Suzanne Kim on “Marital Naming/Naming Marriage”

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Feminist Law Prof Suzanne A. Kim (Rutgers-Newark) has posted to SSRN her article, “Marital Naming/Naming Marriage: Language and Status in Family Law.”  Here is the abstract:

What’s in a name? Based on current family law and policy debates, the answer would seem to be: a whole lot. Controversies over labels and naming in family law plainly manifest the view that the language we use to describe family law institutions and the people in them matters deeply. Puzzling, then, is the current prevailing view of marital naming practices. Despite formal legal equality between women and men regarding names, women almost universally still adopt their husbands’ last names upon marriage. Research suggests that this practice may even be on the rise among college-educated women, who typically have been more likely than other women to keep their names. Why is the persistence of marital name-changing relevant today? Today’s discussions of family law abound with the assumption that language, in the form of names and labels, is deeply meaningful from a status perspective. The same-sex marriage debate is a key area in family law in which most agree that language bears status effects. Despite this firmly held assumption, the status effects of language in the marital names context are largely ignored. This article fills this gap in current family law scholarship by identifying the gender hierarchy dynamics inherent in the current marital naming regime, which aspires to gender equality and theoretically operates by choice. This article situates marital naming practices, in a novel way, in connection with the debate over “naming marriage” in the same-sex marriage debate. In drawing connections between marital naming and naming marriage, this article also makes an important contribution to family law scholarship by providing an explicit account of how language plays a critical yet unexamined role in reflecting and reinforcing hierarchy within marriage and beyond.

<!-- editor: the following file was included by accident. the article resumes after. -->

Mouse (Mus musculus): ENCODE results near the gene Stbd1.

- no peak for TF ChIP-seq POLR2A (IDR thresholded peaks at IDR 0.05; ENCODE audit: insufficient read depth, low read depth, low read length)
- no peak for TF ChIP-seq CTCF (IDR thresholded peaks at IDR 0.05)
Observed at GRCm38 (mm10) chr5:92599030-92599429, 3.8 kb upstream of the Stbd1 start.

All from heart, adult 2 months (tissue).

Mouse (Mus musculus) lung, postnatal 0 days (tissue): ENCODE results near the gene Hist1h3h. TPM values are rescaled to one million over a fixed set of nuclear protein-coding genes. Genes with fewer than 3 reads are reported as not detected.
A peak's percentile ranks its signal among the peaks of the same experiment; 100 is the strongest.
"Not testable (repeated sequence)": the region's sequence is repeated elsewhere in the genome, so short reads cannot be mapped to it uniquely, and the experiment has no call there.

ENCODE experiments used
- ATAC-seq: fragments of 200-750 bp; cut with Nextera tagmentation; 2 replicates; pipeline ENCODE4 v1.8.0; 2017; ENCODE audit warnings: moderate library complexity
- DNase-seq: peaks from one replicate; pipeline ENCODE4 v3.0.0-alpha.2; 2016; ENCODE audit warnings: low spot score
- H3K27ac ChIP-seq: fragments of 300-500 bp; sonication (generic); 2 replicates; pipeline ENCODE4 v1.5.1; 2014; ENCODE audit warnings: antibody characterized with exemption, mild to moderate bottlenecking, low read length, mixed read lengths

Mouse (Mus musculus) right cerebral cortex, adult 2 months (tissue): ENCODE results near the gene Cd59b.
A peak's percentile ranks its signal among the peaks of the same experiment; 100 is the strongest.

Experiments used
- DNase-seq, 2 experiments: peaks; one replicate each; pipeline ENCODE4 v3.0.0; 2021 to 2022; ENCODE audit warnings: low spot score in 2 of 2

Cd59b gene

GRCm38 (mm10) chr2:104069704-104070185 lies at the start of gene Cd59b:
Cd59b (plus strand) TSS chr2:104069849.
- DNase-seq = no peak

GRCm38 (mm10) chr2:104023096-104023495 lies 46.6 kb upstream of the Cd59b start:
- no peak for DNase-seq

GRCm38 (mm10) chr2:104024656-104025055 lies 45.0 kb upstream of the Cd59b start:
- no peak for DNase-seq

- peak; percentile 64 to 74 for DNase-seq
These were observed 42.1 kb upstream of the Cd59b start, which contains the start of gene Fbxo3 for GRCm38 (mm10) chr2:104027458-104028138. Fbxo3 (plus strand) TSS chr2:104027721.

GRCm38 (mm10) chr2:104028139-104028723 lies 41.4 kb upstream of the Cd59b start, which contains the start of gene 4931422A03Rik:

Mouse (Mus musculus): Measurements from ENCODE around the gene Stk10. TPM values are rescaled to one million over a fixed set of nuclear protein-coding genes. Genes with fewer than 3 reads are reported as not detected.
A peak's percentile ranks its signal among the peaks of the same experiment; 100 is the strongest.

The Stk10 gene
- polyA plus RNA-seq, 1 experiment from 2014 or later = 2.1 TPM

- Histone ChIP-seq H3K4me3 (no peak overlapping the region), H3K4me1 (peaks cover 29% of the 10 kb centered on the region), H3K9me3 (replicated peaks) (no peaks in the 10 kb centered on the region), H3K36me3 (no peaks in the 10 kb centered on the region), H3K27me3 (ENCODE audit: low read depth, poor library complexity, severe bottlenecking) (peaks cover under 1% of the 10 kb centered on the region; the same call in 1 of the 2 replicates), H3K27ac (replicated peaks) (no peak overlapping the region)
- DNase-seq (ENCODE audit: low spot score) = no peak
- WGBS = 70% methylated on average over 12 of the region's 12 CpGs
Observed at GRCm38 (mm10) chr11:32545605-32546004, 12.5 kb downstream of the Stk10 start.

The full article is available here.  Suzanne weaves some connections between same-sex marriage and opposite-sex marriage that I hadn’t considered before.  I look forward to reading this piece in more detail.

-Bridget Crawford

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